- - Tuesday, November 8, 2016


Intergenerational inequity is a fancy term for spending money we don’t have and letting our kids pay our debt, with interest.

Politicians love this form of theft by a voting generation from the young, unaware nonvoting generation. It is part of the fundamental problem the United States has. Elected leaders imprudently spend when they know the day of reckoning for a $20 trillion debt burden blocks the road ahead like a grim reaper.

The day of reckoning doesn’t threaten re-election of politicians. No, the reckoning awaits our kids, and could come in several indirect ways, including:

• We devolve into a third-world, bankrupt country.

• We create a crippled economy decimated by violent inflation.

• We experience pure mayhem following the new experience of being dominated by an authoritarian invader.

• At some point in the process, a liberal agenda actually produces the opportunity for a “fundamentally changed country.” The “new America” could be enabled by economic chaos and abetted by the Obama executive order on “National Defense Resources Preparedness,” that allowed activation in “peacetime” — not just in times of national emergency.

Some will say, “Well, look at all the money we’re saving by selling Federal Reserve notes at these low rates to fund government.” No we’re not saving money.

We’re not making a dent in the current debt nor are our elected leaders doing anything to confront more than $127 trillion in future, unfunded liabilities created mostly by entitlement programs.

My home state of Alaska is in a pickle, too. When I came here in 1971 and began working with my native and other pioneer friends, Alaska was the “last frontier.” We were independent. We were about to build a pipeline that would transport a fifth of America’s domestic crude oil. We were supporting the passage of the Alaska Native Claims Settlement Act. We worked hard and hunted and fished and skied and flew and boated and climbed and innovated in a harsh but beautiful, opportunity-filled land.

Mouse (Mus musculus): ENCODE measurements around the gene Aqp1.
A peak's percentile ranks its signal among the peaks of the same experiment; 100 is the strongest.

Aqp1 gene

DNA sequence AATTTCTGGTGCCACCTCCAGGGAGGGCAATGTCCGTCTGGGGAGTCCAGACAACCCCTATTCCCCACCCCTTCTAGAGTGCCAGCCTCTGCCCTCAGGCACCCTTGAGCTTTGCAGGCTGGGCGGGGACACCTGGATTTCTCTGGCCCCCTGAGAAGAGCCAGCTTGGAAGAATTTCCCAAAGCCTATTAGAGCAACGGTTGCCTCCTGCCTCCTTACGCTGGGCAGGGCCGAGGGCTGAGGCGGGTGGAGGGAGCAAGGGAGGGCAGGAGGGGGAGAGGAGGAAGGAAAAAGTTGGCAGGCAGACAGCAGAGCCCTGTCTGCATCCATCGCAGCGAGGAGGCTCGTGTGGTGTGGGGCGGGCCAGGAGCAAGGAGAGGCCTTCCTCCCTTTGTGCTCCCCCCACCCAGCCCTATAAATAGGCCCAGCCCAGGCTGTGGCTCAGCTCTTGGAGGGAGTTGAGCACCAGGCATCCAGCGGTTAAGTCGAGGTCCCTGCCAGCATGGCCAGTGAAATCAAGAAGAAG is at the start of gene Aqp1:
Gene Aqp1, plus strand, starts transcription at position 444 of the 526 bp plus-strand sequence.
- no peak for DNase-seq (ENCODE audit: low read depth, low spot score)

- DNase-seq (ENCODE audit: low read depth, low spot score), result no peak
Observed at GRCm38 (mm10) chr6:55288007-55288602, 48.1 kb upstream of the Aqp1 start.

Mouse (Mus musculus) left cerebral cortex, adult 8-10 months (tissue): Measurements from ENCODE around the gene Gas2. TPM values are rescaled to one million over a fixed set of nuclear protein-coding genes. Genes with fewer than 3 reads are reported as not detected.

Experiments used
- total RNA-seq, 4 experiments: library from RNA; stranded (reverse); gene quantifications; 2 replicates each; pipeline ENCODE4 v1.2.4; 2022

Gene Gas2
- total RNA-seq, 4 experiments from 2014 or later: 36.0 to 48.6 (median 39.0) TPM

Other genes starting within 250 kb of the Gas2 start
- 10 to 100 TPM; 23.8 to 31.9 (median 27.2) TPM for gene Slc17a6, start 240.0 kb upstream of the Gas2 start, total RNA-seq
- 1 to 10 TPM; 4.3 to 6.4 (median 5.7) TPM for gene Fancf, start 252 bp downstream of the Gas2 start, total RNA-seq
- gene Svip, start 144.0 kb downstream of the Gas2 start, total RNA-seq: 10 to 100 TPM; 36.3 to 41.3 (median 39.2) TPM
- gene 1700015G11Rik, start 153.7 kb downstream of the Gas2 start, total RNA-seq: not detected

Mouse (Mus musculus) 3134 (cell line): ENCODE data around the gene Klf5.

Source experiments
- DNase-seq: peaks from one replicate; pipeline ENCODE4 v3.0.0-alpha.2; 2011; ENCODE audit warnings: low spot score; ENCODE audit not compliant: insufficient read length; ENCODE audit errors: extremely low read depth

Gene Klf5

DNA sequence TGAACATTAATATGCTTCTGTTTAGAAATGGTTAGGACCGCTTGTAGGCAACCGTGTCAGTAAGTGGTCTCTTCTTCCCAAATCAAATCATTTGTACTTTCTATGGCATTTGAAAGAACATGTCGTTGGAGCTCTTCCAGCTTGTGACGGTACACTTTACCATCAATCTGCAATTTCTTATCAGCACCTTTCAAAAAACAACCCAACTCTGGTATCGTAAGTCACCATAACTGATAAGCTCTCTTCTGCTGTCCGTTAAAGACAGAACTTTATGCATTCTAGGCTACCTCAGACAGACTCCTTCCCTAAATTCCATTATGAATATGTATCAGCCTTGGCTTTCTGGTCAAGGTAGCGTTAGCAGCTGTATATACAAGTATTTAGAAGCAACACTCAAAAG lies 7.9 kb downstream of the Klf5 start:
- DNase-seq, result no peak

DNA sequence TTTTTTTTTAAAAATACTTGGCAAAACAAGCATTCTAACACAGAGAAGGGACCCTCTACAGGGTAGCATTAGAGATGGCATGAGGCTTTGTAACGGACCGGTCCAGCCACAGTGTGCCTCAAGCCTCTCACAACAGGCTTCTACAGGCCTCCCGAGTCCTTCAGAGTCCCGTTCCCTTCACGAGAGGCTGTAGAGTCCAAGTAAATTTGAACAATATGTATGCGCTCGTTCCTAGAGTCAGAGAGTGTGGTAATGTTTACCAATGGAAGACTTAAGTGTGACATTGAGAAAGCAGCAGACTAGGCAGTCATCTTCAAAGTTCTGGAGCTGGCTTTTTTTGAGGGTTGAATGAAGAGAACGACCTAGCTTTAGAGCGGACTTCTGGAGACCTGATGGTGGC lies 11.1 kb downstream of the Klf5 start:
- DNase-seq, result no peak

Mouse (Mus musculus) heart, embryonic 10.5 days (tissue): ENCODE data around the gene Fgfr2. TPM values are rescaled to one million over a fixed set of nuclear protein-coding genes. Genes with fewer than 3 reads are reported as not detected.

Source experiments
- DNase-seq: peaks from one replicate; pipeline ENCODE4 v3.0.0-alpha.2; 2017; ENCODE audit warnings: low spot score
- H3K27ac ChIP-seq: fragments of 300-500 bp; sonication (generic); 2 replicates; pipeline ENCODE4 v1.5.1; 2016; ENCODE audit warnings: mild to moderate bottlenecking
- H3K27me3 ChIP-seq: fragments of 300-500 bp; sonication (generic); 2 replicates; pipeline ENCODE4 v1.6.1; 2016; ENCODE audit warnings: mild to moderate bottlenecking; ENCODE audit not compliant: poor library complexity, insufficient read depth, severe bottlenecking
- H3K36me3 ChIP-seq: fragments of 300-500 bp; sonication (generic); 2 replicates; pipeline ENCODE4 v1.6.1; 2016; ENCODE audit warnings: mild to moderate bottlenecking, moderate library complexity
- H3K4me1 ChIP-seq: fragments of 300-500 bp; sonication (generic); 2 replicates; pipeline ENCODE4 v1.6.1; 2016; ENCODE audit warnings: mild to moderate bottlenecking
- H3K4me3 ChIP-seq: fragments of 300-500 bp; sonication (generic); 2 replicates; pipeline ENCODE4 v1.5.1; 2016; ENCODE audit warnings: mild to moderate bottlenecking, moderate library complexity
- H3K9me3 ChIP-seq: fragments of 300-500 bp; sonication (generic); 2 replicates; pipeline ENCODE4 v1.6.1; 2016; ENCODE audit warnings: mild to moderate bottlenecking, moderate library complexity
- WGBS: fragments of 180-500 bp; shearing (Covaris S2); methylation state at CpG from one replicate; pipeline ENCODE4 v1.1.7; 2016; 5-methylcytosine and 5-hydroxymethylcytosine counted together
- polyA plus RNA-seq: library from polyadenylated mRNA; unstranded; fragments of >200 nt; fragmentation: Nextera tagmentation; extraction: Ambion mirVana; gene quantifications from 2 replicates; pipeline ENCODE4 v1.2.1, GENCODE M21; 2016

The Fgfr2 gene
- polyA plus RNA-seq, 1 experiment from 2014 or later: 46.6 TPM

Our great state is twice the size of my birth state, Texas. We have three-quarters of America’s coastline and just compare our 3 million lakes to Minnesota’s “land of 10,000 lakes.”

Yet, we may now be the most prolific-spending welfare state in America.

Our state is almost 90 percent dependent on oil revenue, but our great Trans-Alaska Oil Pipeline is three-quarters empty and oil is fetching less than half of what it brought in nearly three years ago. Adding insult to injury, a fair number of Alaskan politicians — including Gov. Bill Walker and former Gov. Sarah Palin have supported higher taxes on an already highly taxed oil industry.

Alaska’s huge public employee retirement deficiency hovers around $7 billion and our bloated, entitlement spending — including our governor’s imprudent expansion of Medicaid — finds the state joyfully skipping ahead as if everything were normal.

Nationally and locally, socialist-leaning lawmakers have tried to spend for all things for all constituents, taxing all possible sources of dollars.

When that is not enough, politicians eye our nonvoting kids.

• Federal lawmakers tax the kids by printing money, which also devalues everyone’s savings, increases prices of everything and hits those on fixed incomes hardest.

• Alaska’s lawmakers tax the kids by spending savings to subsidize a $4 billion annual deficit and, as far as paying off bonded debt, it’s as if our leaders say cavalierly, “Refinance and pass the debt forward to the kids.”

I say “cavalierly” because as unbalanced budgets pile up debt, there is hardly ever a hint of concern for the welfare of our children, hardly a hint of concern for our precious young ones who will inherit a debt legacy that can only limit — if not destroy — their economic dreams.

Parents who do this to their kids should be locked into stocks in Washington’s National Mall and Anchorage’s Town Square.

But those responsible will instead retire with generous pensions and health plans as fewer and fewer privately employed persons work harder and harder to pay off the indentures placed upon their necks like ox yokes.

How can we free our children from an awful day of reckoning? Let’s join them in their struggle. Help them to understand.

Let’s urge young ones: “Rise up, whether you can vote or not, and begin to tell parents and politicians, ‘Don’t buy your generation stuff that I have to pay for. I am not your indentured servant. America’s Founders fought for freedom — no taxation without representation. When you put your debt on my young shoulders, you do it selfishly — without my representation or approval. Please tell me: Why do we have to fight our own parents for financial freedom?’ “

Dave Harbour is a commissioner emeritus of the National Association of Regulatory Utility Commissioners, chairman emeritus of the Alaska Oil & Gas Congress, former chairman of the Alaska Council on Economic Education, and publisher of Northerngaspipelines.com.

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